the Polish Kingdom aided by their Tartar allies >from Crimea. They
defeated a large Polish army and set out to find the king and his great
Magnates. But there was no king to deal with, for as so often happened
in Polish History, there was an Interregum between the death of one king
and the election of a successor, and the Great Magnates had holed
themselves up in their castles. So what else was there to do but for the
Cossacks to vent their ire and frustration on the Jews, some of whom had
been Factors and Tax-farmers for the Polish nobility in Ukraine. They
slaughtered and decimated the Jews in great numbers, indulging in
cruelty, rapine and torture only matched in this century. It even came
to the point that the Jews preferred to surrender to the Tartars who
sold them into slavery in the Ottoman empire, rather than be tortured
and murdered by the Cossacks.
Although this invasion also hit Lithuania, it was not felt with the
same intensity, ferocity and horrendous proportions as it was in Poland.
When it was all over, the Jews who managed to survive had been reduced
to penury and destitutuon. Their homes were destroyed and their
synagogues burnt to the ground, their leaders, teachers, torah scrolls
and religious books all gone. On to this scene came the Baal Shem Tov
and tried to restore their faith and religion through song and dance
and spiritual awakening, because he had no other means as the knowledge
of their religion had more or less vanished in the long period of
turmoil which had preceded him. Eventually some other Rabbis came to
participate in the work and adopted the Baal Shem's system, but as the
people were so impoverished they themselves could not afford or did not
have the means to study, and so the Rabbis taught their own sons who
became their successors. This was the beginning of the of the Hassidic
courts and their hereditary Rabbis, for the system started by the Baal
Shem Tov became known as Hassidism. As the sons were not always the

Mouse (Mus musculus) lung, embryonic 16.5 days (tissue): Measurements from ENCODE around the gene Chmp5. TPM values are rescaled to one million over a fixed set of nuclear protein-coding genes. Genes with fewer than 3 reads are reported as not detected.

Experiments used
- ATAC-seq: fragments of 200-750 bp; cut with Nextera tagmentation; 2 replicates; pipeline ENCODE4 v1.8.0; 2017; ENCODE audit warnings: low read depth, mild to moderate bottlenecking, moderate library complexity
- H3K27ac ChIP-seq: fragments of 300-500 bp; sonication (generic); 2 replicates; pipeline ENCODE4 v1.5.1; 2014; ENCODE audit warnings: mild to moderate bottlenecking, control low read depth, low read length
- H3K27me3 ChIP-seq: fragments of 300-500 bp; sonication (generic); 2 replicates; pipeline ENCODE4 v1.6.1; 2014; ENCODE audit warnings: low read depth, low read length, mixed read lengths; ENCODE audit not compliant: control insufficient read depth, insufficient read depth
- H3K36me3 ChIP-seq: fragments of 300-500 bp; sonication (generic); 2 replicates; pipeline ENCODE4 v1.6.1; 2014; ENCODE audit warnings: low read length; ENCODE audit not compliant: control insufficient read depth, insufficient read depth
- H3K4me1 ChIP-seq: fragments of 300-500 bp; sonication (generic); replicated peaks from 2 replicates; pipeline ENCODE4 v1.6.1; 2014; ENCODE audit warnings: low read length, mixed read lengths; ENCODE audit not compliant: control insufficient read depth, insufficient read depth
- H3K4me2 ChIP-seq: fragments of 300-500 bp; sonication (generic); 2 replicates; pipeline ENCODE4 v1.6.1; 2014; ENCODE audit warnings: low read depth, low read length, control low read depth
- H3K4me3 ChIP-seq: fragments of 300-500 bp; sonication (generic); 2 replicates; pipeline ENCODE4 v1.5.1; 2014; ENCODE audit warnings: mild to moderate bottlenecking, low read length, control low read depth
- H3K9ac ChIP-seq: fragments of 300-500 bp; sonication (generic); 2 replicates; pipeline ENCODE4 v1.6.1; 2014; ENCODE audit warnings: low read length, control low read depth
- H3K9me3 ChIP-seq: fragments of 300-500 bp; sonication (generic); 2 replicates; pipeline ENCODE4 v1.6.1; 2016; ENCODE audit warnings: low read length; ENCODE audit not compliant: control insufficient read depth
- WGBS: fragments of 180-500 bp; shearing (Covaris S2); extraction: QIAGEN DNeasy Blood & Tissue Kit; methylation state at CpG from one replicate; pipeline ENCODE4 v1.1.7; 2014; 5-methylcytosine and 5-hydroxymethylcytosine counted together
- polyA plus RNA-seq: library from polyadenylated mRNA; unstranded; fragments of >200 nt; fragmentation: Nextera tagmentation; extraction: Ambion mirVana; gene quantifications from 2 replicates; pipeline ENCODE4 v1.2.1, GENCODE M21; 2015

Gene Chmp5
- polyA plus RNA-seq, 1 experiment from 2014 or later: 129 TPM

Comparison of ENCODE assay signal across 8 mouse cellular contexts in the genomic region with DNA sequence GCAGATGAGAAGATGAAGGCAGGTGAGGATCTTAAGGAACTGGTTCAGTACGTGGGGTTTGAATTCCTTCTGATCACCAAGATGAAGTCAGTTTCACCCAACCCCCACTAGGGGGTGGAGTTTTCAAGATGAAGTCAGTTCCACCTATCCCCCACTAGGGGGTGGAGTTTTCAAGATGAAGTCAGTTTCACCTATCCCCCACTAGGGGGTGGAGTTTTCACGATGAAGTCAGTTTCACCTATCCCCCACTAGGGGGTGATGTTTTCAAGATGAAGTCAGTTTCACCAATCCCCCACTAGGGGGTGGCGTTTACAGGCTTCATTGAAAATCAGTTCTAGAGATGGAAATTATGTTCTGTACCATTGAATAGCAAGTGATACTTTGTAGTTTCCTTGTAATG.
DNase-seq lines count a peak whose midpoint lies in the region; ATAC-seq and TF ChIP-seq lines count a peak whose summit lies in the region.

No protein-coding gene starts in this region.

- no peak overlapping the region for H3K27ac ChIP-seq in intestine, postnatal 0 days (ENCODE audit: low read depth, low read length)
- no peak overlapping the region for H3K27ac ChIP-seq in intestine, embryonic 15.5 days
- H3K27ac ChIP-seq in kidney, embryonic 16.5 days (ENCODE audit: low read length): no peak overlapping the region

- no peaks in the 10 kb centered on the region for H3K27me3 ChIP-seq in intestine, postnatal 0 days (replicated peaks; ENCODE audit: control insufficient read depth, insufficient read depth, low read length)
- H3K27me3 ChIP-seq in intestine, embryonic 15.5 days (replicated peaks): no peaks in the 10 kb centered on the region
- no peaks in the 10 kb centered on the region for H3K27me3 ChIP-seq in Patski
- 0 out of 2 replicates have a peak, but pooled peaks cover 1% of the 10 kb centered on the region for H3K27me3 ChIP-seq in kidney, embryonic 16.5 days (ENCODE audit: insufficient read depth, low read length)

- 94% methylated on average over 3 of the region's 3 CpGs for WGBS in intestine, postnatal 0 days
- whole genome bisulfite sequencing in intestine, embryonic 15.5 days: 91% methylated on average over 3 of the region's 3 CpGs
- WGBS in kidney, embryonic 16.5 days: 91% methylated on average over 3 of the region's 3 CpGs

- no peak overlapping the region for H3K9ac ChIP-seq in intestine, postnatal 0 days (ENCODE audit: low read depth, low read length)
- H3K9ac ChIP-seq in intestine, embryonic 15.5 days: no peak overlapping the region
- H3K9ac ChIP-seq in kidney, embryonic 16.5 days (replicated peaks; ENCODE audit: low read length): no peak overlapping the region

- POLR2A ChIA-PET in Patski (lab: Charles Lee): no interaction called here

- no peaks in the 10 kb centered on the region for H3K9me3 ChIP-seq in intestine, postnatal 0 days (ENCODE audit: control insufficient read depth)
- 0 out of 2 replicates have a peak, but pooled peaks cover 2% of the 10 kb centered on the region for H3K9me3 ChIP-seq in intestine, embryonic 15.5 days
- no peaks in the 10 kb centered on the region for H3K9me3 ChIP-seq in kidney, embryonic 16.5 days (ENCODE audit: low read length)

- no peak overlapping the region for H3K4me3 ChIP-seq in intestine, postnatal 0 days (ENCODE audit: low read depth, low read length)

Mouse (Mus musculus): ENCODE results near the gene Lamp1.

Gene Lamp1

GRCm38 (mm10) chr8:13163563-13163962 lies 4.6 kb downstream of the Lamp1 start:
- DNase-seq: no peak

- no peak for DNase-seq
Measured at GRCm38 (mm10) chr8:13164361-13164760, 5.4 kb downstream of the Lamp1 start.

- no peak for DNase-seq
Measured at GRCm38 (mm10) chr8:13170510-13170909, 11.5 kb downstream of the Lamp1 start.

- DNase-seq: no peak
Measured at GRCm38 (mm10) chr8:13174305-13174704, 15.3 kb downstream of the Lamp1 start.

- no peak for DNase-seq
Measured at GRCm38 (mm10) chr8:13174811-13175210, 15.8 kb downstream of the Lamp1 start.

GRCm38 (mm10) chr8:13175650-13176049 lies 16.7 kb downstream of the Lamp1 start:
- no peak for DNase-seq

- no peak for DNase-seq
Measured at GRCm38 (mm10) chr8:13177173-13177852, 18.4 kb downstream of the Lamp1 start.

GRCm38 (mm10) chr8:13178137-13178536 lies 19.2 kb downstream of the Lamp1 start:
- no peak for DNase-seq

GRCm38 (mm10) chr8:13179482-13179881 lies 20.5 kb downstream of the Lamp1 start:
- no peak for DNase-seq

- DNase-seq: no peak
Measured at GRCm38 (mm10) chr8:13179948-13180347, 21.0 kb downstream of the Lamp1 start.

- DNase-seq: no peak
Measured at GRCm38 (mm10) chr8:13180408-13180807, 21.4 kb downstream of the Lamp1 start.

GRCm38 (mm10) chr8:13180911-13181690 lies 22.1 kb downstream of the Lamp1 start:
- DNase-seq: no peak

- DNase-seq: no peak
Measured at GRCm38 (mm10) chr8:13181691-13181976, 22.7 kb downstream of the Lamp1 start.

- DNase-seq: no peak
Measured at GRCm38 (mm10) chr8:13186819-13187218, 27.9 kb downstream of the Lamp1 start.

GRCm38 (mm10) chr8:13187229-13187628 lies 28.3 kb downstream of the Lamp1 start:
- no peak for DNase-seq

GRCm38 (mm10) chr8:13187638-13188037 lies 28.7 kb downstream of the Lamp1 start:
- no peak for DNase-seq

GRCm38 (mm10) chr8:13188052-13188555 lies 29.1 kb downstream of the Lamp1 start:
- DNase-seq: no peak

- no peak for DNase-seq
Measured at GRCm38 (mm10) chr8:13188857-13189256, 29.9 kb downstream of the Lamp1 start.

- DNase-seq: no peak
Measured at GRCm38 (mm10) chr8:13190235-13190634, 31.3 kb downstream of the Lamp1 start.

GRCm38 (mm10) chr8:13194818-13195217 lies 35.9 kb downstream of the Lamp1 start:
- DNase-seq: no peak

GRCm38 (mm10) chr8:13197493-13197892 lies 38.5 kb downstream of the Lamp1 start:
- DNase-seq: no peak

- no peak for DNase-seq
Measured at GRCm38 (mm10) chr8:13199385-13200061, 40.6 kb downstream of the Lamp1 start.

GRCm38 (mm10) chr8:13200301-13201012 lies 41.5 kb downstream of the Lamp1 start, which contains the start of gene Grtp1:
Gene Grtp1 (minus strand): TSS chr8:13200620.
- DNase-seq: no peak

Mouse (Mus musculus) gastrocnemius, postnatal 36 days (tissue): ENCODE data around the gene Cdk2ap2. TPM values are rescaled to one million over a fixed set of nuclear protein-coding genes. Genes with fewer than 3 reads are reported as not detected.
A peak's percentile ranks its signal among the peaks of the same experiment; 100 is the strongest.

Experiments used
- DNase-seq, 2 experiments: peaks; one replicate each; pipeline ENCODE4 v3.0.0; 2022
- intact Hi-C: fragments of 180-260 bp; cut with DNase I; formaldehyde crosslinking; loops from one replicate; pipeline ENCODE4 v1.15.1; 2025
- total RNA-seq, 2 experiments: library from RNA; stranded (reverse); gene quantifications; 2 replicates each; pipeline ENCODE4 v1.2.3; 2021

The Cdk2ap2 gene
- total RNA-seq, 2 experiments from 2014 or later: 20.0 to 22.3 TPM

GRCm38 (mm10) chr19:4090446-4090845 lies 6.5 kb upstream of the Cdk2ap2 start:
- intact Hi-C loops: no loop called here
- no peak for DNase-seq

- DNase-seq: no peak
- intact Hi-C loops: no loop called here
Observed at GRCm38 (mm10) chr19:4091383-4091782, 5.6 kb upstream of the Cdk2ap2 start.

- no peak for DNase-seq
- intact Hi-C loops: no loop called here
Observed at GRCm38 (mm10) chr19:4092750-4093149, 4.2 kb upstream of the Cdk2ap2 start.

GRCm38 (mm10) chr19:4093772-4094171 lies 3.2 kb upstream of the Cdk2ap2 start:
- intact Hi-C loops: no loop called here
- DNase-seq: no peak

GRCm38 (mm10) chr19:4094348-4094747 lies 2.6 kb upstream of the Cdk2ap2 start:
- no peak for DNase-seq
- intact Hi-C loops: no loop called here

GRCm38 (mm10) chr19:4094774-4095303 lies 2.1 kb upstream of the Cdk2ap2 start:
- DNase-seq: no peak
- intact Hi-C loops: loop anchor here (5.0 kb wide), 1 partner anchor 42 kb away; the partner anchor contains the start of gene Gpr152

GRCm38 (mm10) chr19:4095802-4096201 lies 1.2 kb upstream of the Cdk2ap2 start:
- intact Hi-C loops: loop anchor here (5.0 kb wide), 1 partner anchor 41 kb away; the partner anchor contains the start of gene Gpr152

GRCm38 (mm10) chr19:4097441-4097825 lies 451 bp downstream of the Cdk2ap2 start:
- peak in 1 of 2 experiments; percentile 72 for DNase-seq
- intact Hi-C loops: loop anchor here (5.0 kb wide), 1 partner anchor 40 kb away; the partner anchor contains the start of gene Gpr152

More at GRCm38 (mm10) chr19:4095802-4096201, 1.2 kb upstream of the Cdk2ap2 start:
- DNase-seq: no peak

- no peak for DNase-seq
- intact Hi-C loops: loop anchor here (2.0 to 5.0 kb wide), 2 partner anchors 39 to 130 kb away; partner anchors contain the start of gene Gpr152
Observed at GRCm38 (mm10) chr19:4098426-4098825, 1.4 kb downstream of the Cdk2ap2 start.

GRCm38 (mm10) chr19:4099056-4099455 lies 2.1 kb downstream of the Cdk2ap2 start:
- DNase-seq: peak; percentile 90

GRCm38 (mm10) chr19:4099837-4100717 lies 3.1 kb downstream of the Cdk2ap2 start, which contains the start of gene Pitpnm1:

right people to take on the mantles of their fathers, and as yet their
was no system of balances, a certain amount of superstition crept in to
some courts with magical powers being attributed to the Rebbes and even
manifestations of immorality. It was these displays as well as several
other factors which brought the Gaon of Vilna to oppose vehemently and
with all his might the spread of Hassidism into Lithuania, and this
opposition (Hitnagdut in Hebrew) gave the followers of the Gaon their
nickname of Misnagdim. Although there were a few Hassidic courts which
eventually penetrated Lithuania and there were some Polaks who became
misnagdim, it turned largely into a contention of Polaks (NOT
GALITZIANERS) and Litvaks. This eventually gave rise to all sorts of
prejorative names in Yiddish for the opposition, the Litvaks calling the
Poles such names as "Pailishe dripkes" (smarmy Poles) and the Poles
calling the Litvaks "Tzelim Kops" (crossed heads). The arrival of the
Galitzianers on the scene was a later development arising >from the
dividing up of the Polish-Lithuanian Kingdom between Russia, Austria and
Prussia at the end of the 18th century. Austria sequestered the province
of Galicia and the Jews of Galicia developed a mentality of their own,
presumably influenced by the less arduous administration of the
Austro-Hungarian empire, which allowed them a certain measure of
assimilation. Nevertheless they also developed a reputation with their
fellow Jews and the term Galitzianer became synonomous with gentlemen of
slippery morality. They were not all Hassidim and their hassidut became
watered down with their ability to assimilate. Another area of Hassidut
was Hungary and particularly Transylvania >from whence came such courts
as the Satmar Hassidim who are one of the big controllers of
Williamsburg in New York.
In time the Hassidic movement stabilized itself and some of the basis
for the contentions of the Misnagdim receded but to this day their
conceptions of Judaism is very different. The novels of Isaac Balshevis
Singer give a very good picture of the sort of Hassidism, with its
superstition, magic and immorality that was anathema to the Misnagdim in
the 18th century and was one of the factors for the development of the
Mussar (Morality) movement amongst the Lithuanian Jews in the 19th
century. If the truth be told, the contact between the Litvaks and
Galitzianers, because of their geographic distance apart was only
superficial in those times

Len Yodaiken Kibbutz Kfar Hanasai

Researching: Gavronsky >from Klykoliai and Kurland
Zaks >from Akmene becoming Jackson in Dublin and Cork
Elion and Illion >from Kraziai and all the Baltic
Ailion >from England and Holland
Aelion >from Salonica
Judeikin and 25 variations >from Zagare and all the Baltic